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Toronto, Canada

312 Adelaide Street West, Suite 301
Toronto, Ontario - M5V 1R2
Fine Print

A Walk to Remember

Written by Lisa Lounsbury

As our children grow and change, so does the gear they require. For some, getting rid of the ‘baby stuff’ is a happy rite of passage, but for others, it’s a sign of all that is behind them in their parenting journey. One writer shares with PLN the baby essential that was hard to give up because it meant she was leaving the baby years behind.

Seven years ago I took my first walk with you.  You were two days old and I still couldn’t believe you were mine.  I remember the morning well; it was my first time pushing a stroller.

It felt so strange and conspicuous and magical. I felt like everyone must be in awe of us as we walked along together – you so new and me so changed.

It felt a little bit like make believe as we walked down the sidewalk together. You fell asleep while we walked.  It was the first of thousands of walks together.

The day came when I switched you from the bassinet to the big boy seat.  I couldn’t believe how big you were. We kept on walking.

One day I turned your seat around from looking at me to looking at your world and I marveled at how you had grown.

We kept on walking.

One day you climbed in on your own and I wondered if you would enjoy being a big brother.  

Soon you gave up your seat and jumped onto the skateboard. We watched a new little one fall asleep in the bassinet.  Now you could ride your bike and run and keep up, but you kept hopping back on for a ride.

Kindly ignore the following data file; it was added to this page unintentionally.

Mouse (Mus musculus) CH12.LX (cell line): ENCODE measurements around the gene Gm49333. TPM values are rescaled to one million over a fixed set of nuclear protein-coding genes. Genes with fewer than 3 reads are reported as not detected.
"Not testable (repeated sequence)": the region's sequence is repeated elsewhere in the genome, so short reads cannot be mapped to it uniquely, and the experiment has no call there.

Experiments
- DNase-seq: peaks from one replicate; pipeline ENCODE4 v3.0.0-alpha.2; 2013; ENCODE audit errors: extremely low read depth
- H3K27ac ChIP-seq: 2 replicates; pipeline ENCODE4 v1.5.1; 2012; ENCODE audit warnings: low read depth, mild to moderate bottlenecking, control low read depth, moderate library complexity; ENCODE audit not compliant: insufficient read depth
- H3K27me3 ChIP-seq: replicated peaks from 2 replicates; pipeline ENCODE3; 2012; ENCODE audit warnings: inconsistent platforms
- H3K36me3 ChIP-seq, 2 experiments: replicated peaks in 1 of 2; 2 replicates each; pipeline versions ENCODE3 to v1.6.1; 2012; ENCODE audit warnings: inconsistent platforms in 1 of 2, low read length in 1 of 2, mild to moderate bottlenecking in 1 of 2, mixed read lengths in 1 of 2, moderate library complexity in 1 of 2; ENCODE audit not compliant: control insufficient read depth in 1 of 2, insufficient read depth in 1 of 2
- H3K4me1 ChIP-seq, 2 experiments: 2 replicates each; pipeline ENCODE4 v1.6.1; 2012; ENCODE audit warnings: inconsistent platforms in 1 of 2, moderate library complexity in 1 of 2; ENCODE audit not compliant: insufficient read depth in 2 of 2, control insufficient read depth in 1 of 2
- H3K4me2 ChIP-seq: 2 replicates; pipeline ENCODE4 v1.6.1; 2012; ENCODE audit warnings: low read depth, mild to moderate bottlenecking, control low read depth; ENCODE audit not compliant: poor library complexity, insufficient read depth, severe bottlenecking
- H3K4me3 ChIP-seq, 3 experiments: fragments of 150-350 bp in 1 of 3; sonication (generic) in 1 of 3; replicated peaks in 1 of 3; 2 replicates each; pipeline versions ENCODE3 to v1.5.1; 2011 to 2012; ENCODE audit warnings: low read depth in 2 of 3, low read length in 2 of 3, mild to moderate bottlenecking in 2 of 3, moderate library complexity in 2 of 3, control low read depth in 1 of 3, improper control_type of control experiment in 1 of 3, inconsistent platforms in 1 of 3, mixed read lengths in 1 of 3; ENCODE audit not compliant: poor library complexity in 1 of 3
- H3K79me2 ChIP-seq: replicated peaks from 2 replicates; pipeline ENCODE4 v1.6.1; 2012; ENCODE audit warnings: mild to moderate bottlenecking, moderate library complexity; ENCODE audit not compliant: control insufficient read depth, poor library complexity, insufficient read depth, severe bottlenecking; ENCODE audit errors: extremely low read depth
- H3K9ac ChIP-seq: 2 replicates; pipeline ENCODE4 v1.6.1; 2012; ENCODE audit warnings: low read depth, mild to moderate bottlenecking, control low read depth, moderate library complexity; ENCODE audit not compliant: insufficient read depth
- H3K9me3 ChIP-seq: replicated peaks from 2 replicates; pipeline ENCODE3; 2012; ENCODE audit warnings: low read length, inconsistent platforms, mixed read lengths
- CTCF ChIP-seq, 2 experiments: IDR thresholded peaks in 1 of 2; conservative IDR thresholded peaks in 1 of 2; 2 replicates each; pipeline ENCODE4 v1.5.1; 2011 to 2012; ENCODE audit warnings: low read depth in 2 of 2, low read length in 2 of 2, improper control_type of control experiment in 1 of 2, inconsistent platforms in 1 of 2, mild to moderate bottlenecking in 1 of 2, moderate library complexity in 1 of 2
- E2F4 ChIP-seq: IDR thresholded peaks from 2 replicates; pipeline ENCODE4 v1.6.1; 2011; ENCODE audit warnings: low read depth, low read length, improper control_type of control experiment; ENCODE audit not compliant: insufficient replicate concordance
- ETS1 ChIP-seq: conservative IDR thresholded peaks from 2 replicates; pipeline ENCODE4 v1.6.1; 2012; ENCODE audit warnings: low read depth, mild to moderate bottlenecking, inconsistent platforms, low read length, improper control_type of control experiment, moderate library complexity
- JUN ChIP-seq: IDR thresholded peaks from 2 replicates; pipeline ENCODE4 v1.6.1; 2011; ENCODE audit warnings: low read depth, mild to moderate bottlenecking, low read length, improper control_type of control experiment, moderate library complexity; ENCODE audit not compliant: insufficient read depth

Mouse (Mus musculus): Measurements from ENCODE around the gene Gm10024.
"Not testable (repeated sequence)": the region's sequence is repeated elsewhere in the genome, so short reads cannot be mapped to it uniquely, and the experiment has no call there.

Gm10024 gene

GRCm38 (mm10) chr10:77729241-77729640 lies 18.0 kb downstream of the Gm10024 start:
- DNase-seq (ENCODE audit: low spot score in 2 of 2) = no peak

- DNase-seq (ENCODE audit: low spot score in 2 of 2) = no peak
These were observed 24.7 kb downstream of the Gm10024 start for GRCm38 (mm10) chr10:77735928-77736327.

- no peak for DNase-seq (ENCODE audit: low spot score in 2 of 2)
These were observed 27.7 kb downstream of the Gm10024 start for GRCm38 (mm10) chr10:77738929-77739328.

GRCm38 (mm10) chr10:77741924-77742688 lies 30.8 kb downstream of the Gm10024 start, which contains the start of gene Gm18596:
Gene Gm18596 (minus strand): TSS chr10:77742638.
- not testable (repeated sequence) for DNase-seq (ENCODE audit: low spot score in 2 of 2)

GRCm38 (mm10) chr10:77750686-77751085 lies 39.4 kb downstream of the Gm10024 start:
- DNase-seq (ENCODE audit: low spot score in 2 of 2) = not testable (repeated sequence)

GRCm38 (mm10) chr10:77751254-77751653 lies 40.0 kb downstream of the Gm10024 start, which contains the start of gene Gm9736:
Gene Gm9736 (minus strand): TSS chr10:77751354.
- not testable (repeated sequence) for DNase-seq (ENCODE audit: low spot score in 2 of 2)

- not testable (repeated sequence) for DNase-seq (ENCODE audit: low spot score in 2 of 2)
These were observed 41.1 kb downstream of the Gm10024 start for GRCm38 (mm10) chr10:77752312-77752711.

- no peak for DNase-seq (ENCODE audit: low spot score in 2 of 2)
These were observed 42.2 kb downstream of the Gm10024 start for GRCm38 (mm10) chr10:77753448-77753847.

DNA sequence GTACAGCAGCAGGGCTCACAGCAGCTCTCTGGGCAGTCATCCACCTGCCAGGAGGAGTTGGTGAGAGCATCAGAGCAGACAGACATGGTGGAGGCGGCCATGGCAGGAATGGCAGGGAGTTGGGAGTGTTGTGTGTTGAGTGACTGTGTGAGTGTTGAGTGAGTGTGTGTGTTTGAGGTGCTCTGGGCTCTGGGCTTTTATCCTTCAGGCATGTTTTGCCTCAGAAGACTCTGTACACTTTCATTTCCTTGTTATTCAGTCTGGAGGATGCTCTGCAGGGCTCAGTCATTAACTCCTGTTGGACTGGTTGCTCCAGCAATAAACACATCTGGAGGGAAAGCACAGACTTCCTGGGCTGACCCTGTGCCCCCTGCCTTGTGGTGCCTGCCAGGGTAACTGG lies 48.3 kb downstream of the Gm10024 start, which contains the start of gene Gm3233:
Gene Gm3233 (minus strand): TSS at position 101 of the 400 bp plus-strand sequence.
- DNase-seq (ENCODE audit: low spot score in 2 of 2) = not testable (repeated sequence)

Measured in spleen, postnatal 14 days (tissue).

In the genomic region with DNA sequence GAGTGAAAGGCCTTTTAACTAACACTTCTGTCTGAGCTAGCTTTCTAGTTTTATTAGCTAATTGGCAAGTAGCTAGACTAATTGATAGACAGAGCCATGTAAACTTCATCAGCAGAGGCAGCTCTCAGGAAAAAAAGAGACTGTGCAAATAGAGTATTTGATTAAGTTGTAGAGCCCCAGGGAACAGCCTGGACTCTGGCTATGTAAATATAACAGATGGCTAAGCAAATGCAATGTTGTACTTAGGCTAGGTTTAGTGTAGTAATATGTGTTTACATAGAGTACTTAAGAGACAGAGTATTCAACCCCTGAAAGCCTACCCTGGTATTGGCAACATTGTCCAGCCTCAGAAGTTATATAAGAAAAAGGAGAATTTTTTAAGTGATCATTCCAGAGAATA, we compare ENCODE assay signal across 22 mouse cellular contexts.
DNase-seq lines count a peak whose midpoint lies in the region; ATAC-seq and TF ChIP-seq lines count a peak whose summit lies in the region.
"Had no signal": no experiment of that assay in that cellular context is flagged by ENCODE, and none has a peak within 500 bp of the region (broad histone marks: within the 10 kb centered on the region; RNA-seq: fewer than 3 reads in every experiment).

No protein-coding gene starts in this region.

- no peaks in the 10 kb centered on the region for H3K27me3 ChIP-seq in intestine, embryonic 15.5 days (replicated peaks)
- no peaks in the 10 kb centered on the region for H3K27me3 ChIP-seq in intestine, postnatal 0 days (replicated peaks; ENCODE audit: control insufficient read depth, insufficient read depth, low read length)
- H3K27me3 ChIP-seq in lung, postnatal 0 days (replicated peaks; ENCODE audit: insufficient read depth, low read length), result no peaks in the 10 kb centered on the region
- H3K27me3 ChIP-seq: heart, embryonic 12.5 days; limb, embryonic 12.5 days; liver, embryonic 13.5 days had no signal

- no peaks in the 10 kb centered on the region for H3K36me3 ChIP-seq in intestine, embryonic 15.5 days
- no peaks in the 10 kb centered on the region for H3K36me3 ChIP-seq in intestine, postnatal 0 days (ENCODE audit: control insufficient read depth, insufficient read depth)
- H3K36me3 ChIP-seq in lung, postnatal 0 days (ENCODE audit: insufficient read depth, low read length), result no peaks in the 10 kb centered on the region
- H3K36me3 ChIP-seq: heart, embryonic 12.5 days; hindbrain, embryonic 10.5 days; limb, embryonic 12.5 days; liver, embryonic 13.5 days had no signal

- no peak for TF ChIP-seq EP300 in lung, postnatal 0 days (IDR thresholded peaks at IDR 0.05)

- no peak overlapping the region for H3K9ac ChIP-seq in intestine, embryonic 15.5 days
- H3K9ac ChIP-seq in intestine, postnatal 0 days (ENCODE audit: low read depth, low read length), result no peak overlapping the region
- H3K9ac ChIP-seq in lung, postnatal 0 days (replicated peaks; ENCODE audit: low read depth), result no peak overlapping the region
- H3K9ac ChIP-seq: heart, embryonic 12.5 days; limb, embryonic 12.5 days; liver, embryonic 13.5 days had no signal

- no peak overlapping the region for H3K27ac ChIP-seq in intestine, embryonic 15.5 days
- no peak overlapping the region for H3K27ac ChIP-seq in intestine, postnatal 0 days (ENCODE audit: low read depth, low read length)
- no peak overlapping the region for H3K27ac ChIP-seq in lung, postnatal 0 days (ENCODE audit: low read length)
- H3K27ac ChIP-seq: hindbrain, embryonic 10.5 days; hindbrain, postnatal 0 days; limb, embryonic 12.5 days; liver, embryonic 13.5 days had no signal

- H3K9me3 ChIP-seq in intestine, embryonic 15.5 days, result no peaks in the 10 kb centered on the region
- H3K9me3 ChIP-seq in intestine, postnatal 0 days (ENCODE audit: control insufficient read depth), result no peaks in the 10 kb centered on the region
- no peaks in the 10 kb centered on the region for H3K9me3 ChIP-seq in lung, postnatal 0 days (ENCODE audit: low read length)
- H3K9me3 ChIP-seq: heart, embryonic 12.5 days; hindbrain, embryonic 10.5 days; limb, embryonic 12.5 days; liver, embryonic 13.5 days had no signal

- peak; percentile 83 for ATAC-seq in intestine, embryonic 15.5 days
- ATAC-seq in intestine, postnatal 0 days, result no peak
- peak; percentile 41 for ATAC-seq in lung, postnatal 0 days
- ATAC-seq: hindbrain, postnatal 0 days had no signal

We kept on walking.  

Our stroller started to creak and moan as its load grew heavier with each day.

Eventually, I found myself pushing a stroller full of jackets, snacks, and water bottles while two boys ran around exploring the world. Full of energy and then giving into the stroller on the walk home.

As months wore on the stroller stayed home more and more until eventually, it didn’t make sense for it to take up valuable real estate in our hallway. Our beloved stroller took up residence in the garage, but I wasn’t ready to part with it- this tangible symbol of my motherhood.  

When I look at this old stroller I see so much: your dad assembling it in our tiny basement apartment.  Your tiny body asleep in the shade. The laughing toddler eating Cheerios. My two boys watching the world go by.

We walked with it together.  

And now our stroller sits on a curb, and my eyes start to glisten. A new stage of life with little boys soon-to-be little men and a stroller left behind. The first casualty on the road to adulthood.

*Opinions expressed are those of the author, and not necessarily those of Parent Life Network or their partners.